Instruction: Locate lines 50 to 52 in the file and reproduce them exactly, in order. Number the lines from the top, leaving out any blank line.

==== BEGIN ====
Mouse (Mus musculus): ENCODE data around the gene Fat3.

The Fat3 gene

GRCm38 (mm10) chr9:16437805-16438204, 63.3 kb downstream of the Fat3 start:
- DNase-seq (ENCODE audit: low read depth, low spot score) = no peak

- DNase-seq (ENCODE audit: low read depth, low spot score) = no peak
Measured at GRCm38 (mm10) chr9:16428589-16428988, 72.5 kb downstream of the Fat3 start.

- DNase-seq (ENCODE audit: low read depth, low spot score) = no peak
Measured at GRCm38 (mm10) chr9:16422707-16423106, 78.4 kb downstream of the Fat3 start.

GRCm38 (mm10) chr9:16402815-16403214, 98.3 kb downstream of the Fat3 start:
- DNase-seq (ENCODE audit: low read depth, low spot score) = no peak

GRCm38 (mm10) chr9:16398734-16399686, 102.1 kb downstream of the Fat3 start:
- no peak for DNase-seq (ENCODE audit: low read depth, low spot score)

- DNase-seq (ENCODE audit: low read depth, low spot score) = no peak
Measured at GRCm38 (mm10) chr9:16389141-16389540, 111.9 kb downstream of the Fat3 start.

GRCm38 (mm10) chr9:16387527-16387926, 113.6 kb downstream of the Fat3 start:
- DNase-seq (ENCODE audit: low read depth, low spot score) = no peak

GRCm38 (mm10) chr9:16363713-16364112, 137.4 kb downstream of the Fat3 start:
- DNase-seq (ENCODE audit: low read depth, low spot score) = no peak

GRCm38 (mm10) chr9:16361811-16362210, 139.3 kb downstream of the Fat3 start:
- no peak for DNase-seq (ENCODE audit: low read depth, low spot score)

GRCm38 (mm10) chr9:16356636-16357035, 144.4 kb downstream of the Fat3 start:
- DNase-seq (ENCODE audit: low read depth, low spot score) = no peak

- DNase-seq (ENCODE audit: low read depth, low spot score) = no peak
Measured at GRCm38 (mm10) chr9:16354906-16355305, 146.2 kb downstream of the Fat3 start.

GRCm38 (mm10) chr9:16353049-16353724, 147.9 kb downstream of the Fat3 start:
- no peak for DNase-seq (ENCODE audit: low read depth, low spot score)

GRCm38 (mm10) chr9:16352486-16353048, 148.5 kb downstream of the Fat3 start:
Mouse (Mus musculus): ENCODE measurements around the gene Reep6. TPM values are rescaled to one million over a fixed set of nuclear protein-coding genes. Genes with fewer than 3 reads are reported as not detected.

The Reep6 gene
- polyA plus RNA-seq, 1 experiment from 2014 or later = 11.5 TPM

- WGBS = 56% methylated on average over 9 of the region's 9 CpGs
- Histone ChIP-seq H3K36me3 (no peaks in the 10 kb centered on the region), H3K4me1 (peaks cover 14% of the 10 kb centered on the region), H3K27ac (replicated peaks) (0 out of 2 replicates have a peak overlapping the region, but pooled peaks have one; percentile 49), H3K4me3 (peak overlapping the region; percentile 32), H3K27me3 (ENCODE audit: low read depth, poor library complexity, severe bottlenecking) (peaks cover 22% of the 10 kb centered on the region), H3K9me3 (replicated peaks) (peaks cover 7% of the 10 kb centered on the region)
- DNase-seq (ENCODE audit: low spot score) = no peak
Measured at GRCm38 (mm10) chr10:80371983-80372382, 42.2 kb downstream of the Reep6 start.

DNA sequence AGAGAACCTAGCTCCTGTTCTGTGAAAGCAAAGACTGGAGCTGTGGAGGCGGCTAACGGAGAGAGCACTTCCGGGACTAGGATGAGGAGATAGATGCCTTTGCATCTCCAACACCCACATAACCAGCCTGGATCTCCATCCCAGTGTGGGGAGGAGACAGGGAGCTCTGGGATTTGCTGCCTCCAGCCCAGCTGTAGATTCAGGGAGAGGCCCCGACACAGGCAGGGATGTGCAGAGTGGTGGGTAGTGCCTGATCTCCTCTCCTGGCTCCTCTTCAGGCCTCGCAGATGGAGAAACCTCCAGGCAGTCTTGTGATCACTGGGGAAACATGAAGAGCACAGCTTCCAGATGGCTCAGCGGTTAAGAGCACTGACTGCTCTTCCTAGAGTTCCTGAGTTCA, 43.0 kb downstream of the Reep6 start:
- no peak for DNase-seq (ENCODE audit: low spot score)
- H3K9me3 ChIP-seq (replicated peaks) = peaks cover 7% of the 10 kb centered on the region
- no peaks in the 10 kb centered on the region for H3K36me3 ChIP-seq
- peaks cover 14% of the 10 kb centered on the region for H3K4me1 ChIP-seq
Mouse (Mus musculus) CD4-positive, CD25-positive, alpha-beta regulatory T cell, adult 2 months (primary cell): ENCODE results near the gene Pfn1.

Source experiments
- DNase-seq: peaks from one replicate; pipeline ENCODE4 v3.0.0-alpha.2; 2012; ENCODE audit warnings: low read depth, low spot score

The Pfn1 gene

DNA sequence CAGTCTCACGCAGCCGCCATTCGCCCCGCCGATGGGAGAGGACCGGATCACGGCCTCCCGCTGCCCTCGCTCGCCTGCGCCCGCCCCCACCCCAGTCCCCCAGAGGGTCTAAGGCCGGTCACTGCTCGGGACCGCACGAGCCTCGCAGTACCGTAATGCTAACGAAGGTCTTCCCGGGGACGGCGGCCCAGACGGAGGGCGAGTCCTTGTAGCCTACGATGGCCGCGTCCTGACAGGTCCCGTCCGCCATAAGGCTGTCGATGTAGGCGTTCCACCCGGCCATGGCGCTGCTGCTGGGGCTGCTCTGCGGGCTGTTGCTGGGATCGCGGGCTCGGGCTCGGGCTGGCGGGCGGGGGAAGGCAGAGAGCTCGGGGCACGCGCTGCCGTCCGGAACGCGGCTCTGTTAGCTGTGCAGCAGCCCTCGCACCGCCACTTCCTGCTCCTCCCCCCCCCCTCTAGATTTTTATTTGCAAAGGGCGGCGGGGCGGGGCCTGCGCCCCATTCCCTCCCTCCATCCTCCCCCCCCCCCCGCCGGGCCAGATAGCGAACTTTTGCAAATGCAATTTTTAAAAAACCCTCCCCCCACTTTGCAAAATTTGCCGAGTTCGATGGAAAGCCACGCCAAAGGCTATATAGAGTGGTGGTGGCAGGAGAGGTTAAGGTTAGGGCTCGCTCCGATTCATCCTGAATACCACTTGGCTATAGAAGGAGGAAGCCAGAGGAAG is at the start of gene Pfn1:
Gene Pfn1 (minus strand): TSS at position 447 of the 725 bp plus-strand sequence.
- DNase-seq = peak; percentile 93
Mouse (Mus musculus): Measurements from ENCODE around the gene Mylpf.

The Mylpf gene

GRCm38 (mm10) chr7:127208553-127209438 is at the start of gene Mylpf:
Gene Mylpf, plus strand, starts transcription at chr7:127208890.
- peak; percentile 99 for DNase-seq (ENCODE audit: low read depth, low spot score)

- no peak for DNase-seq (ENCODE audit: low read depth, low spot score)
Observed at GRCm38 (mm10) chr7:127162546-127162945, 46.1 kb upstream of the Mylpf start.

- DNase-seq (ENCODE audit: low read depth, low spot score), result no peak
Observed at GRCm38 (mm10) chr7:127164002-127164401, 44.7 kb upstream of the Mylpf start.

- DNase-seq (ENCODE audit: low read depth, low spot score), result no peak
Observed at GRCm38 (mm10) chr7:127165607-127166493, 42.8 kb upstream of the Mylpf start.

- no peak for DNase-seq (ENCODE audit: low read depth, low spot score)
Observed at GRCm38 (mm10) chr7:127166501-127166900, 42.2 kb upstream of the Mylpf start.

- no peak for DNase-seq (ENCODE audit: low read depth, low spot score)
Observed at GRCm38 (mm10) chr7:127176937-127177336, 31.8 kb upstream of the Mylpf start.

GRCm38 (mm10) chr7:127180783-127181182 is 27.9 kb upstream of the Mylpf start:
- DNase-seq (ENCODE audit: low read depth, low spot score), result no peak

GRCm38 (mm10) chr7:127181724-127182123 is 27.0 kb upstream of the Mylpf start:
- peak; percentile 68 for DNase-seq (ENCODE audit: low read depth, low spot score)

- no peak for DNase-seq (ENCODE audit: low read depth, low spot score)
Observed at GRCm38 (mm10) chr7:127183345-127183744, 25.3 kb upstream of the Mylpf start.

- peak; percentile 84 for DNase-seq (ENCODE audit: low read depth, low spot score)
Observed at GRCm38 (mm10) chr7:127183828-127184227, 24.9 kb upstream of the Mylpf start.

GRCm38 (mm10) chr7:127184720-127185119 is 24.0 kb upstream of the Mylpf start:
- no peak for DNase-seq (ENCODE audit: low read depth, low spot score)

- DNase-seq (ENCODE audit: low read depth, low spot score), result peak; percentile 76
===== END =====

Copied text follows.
Gene Mylpf, plus strand, starts transcription at chr7:127208890.
- peak; percentile 99 for DNase-seq (ENCODE audit: low read depth, low spot score)

- no peak for DNase-seq (ENCODE audit: low read depth, low spot score)